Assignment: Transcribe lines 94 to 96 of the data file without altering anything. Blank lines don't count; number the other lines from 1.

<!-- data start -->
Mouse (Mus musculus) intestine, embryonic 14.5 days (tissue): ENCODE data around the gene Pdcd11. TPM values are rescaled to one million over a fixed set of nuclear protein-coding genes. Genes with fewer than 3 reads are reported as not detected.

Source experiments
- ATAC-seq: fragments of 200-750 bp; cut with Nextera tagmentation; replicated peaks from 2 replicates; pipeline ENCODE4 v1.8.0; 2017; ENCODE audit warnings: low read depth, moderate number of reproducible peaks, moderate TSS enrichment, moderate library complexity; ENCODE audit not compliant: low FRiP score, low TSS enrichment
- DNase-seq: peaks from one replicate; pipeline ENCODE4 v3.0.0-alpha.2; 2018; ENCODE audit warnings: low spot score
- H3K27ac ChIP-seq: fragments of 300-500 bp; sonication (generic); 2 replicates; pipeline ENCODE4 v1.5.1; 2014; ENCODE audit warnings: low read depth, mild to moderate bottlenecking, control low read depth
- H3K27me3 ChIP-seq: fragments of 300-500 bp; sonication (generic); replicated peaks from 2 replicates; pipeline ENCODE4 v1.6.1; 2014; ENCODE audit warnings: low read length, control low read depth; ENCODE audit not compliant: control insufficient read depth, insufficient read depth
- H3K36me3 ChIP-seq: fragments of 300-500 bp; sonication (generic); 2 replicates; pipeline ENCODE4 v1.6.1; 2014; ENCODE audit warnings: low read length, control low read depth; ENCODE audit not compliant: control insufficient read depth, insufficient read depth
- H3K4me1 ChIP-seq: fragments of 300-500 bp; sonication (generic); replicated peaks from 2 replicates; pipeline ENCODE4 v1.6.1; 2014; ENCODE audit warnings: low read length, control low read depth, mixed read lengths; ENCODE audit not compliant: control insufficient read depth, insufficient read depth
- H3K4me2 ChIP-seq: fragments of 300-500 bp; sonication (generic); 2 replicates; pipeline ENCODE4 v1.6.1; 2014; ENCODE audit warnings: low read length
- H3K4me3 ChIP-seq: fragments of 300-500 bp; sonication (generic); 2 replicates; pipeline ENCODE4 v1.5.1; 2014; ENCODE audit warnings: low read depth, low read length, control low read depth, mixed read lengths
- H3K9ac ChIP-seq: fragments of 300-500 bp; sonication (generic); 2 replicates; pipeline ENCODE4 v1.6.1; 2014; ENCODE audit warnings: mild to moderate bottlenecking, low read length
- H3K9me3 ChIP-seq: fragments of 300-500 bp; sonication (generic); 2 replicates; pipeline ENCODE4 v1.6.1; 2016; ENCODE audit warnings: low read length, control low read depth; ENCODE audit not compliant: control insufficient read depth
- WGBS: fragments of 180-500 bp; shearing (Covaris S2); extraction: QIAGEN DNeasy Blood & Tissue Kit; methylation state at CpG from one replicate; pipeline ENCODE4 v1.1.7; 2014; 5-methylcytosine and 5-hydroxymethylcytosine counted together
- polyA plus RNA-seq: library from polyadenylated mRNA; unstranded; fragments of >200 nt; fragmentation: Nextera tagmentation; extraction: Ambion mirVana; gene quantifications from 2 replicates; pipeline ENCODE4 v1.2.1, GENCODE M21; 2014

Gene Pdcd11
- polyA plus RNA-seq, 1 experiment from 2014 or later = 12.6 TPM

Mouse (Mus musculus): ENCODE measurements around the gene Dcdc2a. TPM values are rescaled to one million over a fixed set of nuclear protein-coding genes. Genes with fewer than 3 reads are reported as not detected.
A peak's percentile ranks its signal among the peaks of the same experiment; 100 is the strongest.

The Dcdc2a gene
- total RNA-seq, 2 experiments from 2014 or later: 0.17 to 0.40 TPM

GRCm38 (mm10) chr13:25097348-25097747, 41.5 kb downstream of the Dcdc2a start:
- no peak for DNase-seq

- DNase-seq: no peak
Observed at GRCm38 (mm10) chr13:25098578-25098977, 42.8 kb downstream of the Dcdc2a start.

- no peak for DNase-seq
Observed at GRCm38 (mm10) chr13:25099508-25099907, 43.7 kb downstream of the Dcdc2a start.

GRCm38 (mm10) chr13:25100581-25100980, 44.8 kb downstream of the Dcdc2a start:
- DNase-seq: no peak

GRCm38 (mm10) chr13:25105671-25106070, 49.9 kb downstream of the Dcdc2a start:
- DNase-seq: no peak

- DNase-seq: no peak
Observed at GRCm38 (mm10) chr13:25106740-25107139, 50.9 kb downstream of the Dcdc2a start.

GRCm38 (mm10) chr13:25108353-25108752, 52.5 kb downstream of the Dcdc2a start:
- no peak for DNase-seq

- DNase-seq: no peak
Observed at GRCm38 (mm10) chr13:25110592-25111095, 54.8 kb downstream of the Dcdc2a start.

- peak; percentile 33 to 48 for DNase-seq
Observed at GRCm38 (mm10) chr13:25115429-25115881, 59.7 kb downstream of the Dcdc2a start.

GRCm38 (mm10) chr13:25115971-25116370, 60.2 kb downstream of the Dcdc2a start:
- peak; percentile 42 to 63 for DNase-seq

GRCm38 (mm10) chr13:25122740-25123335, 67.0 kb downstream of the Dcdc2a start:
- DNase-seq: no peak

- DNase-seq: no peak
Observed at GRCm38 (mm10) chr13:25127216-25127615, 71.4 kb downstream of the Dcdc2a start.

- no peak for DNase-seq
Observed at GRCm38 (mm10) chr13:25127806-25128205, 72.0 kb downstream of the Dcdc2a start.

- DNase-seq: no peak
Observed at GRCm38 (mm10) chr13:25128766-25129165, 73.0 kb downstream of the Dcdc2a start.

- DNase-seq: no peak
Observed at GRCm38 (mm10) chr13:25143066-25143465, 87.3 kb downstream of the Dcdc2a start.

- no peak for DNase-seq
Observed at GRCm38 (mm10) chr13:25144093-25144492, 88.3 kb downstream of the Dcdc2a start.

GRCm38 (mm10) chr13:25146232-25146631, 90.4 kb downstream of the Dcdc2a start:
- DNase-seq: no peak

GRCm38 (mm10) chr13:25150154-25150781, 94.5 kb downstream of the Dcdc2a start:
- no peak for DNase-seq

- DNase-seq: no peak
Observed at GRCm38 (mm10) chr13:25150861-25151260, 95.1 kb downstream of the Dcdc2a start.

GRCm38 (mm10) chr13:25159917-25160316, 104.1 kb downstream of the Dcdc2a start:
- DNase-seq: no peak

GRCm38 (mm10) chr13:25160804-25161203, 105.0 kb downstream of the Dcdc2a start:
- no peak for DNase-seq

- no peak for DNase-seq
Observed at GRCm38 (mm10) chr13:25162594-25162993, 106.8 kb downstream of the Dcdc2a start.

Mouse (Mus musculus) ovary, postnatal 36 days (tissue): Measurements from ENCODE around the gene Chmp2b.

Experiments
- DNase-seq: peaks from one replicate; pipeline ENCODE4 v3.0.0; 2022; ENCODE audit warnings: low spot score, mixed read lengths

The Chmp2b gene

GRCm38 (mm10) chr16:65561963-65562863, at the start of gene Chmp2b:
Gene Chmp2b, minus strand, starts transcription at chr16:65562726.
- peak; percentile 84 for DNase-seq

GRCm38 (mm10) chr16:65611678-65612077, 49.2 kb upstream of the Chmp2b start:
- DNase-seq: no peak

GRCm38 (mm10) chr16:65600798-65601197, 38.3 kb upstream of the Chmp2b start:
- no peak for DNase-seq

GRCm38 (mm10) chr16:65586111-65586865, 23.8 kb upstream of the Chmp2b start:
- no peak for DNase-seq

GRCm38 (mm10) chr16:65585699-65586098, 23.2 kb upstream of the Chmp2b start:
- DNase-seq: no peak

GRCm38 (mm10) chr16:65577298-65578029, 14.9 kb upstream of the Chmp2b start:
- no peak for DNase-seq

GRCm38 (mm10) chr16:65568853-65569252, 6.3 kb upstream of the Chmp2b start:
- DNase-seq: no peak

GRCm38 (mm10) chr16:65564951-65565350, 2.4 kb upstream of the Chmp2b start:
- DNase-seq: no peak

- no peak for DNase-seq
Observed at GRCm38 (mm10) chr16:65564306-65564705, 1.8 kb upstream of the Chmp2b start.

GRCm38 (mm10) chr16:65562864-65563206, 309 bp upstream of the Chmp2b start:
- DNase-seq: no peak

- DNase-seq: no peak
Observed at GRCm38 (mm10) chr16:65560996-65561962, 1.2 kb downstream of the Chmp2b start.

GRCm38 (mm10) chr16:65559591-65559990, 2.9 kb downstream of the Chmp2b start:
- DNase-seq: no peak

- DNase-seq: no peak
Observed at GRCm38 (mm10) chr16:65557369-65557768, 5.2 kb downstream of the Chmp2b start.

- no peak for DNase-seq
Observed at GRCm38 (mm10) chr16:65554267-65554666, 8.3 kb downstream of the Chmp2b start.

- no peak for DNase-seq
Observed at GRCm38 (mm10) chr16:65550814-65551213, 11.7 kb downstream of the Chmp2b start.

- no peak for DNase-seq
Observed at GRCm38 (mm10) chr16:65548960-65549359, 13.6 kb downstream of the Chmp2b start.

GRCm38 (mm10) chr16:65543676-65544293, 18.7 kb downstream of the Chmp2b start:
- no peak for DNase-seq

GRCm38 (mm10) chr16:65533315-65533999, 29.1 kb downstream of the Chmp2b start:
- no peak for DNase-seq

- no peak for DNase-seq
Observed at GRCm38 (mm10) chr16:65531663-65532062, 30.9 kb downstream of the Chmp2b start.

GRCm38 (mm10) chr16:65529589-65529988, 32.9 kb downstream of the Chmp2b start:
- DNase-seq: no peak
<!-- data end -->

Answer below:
- DNase-seq: no peak
Observed at GRCm38 (mm10) chr16:65557369-65557768, 5.2 kb downstream of the Chmp2b start.

- no peak for DNase-seq